Saturday, January 31, 2015

Catching up

Four of our six grandchildren, clockwise from top left: Walker, 4; Stella, 6; Molly Kate, 6; and Charlie, 9.

Year 2014 was extra busy for Husband Walter and me. I let happy events as well as computer woes derail my blogging for awhile. 

As I work toward getting back into a blogging routine, I will be catching up with posts about some 2014 experiences that I don’t want to forget.

One of those was a visit to Bellingrath Gardens for the opening of the Mobile, Alabama, attraction’s annual Christmas lights. It has been several years since we visited Bellingrath. This visit fulfilled my desire to experience the exceptional display once again. 

Adding to our enjoyment was having family with us—our son Jeremy and his family as well as our oldest son’s daughters. The cousins’ chance to be together and share their excitement and energy was another wish fulfilled.

A visit and photo with Santa closed our walk through the “Garden of Lights." Those faces told the story of a happy evening!

A post about one of our earlier visits is here.

Thursday, January 8, 2015

Record temperature and reading fun

The thermometer showed 19 degrees Fahrenheit this morning on our screened porch. That is a record low for this date in our usually mild coastal region. 

Not cold enough for a real igloo, but chilly enough to remind me of igloo photos languishing on my laptop.The kids’ reading hideout above was featured at our local library on a warm day in October.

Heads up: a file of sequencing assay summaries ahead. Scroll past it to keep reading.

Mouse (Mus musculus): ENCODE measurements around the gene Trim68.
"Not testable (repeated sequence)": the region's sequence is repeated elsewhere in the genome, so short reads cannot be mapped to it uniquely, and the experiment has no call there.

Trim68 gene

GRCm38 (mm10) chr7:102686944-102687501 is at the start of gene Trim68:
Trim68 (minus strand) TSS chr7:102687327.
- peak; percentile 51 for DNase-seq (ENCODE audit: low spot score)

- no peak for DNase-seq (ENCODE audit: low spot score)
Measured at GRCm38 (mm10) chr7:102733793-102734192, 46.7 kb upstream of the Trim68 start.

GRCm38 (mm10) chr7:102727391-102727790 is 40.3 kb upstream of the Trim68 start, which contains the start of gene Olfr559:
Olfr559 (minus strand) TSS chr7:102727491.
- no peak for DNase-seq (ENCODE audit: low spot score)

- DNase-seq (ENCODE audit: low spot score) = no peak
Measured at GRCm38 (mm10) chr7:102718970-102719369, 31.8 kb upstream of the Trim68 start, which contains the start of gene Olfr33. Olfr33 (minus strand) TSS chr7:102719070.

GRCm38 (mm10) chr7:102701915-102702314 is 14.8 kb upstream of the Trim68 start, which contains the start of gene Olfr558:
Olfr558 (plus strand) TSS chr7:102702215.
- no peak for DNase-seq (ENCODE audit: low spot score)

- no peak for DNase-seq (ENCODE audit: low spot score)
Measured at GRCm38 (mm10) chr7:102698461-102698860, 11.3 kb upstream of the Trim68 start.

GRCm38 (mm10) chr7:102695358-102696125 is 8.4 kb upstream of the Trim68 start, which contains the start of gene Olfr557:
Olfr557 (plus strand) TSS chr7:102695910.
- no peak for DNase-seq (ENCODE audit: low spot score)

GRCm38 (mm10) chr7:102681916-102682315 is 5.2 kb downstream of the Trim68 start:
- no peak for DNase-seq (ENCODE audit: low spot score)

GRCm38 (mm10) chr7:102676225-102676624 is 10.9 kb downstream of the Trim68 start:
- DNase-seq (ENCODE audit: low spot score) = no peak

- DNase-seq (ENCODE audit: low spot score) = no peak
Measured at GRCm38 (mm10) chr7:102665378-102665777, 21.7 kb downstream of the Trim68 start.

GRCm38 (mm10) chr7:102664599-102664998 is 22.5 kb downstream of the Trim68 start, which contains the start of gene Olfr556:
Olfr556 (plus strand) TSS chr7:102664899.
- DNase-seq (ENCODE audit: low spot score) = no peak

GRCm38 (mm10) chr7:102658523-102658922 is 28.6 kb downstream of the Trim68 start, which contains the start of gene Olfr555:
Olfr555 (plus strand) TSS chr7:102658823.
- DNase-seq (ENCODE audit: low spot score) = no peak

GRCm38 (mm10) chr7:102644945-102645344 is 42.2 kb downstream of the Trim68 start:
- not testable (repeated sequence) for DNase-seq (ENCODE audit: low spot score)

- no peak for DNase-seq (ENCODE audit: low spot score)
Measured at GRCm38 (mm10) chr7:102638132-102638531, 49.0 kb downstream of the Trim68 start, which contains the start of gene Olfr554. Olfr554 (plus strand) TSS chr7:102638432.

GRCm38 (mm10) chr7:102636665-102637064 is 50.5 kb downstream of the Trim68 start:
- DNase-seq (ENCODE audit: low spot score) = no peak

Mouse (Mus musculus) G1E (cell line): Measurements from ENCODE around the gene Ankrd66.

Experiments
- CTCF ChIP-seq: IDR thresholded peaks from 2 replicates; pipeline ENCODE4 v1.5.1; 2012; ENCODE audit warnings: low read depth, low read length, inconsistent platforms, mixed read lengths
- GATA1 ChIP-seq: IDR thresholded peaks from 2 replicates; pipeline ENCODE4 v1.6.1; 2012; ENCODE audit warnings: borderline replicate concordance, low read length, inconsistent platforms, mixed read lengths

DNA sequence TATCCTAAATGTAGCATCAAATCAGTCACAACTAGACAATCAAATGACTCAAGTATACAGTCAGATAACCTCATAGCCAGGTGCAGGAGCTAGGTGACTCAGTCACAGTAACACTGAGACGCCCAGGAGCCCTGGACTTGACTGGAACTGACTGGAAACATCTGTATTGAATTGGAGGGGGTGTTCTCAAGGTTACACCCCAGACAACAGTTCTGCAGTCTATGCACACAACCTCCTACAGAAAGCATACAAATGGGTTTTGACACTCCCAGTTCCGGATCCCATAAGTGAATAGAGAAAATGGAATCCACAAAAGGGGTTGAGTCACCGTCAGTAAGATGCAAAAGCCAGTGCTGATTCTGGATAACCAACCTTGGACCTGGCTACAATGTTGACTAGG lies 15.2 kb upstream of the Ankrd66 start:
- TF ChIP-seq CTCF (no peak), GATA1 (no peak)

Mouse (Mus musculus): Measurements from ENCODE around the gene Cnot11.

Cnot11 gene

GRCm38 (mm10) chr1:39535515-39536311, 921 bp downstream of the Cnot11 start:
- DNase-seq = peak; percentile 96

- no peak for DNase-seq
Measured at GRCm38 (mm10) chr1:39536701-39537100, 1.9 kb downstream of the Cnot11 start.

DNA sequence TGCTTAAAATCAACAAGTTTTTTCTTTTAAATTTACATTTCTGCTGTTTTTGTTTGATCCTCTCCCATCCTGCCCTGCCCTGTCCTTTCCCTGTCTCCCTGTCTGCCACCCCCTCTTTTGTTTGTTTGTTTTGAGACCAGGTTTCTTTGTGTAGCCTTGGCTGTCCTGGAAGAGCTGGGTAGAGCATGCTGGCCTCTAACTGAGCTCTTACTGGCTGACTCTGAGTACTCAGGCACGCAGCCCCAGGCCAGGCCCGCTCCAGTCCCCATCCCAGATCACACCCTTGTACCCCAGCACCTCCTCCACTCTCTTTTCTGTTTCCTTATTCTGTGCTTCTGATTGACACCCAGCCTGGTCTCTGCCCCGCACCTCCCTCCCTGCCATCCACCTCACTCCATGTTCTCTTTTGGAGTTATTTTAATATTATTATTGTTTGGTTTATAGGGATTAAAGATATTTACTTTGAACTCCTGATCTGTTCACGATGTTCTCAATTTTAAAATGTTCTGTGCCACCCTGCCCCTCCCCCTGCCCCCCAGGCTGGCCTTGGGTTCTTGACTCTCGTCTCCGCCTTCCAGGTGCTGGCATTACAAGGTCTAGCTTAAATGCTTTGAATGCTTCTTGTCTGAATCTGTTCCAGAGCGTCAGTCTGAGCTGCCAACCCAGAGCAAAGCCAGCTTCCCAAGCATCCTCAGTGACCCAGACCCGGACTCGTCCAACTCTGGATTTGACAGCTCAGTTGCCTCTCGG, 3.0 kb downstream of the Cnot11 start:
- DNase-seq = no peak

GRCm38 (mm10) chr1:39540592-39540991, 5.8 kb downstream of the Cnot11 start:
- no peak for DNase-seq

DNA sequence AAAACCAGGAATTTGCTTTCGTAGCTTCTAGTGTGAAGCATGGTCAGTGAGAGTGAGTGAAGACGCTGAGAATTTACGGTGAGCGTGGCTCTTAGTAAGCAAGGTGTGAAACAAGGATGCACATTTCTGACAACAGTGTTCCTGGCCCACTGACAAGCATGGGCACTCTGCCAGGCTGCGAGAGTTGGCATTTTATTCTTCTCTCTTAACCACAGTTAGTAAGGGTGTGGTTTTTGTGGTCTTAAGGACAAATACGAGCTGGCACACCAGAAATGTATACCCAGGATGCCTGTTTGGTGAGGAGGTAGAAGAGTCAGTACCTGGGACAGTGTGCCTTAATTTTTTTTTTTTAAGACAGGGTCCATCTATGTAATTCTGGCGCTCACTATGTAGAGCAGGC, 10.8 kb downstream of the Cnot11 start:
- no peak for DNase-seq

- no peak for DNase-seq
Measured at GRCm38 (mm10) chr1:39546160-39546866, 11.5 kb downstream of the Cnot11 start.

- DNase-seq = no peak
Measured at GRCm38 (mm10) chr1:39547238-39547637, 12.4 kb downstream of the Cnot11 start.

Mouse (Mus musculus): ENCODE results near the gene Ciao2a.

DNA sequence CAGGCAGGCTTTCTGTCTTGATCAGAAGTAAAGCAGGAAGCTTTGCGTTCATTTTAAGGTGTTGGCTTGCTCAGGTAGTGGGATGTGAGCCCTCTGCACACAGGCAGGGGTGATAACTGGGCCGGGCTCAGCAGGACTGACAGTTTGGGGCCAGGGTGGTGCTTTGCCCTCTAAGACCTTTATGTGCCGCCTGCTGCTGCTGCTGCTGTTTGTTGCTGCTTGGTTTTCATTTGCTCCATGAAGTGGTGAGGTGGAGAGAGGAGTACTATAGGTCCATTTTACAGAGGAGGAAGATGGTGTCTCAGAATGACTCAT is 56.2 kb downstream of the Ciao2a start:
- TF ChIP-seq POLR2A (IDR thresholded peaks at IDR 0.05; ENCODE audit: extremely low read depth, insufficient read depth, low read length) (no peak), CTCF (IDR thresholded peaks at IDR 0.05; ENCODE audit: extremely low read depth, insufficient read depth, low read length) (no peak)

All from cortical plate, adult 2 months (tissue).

Milk jug building blocks

Snowflake to boost curb appeal

The igloo was something I would have loved as a child. Even as an adult I appreciate it as a tempting hideaway for reading.

Of course, gone are the summer days of childhood when I would hide to read uninterrupted. My best-remembered early morning escape was the scramble up a ladder my dad had left propped against the carport roof. 

The rough texture of the roofing shingles somehow heightened my anticipation of opening the day’s chosen library book. I would climb farther up to my perch against a gable. It created welcomed shade for reading.

Around noon hunger would call me back down, but the black shingles would have absorbed the intense heat of the South Mississippi summer sun. Their heat would send me into a frantic dance to the ladder. 

That hot-foot experience was no match, though, for my summer urge to ditch shoes and to read without spending time doing chores.

My parents did not discover that particular hideout for most of one summer. I don’t remember being punished. I do remember that Daddy moved the heavy ladder, eliminating my access to the roof.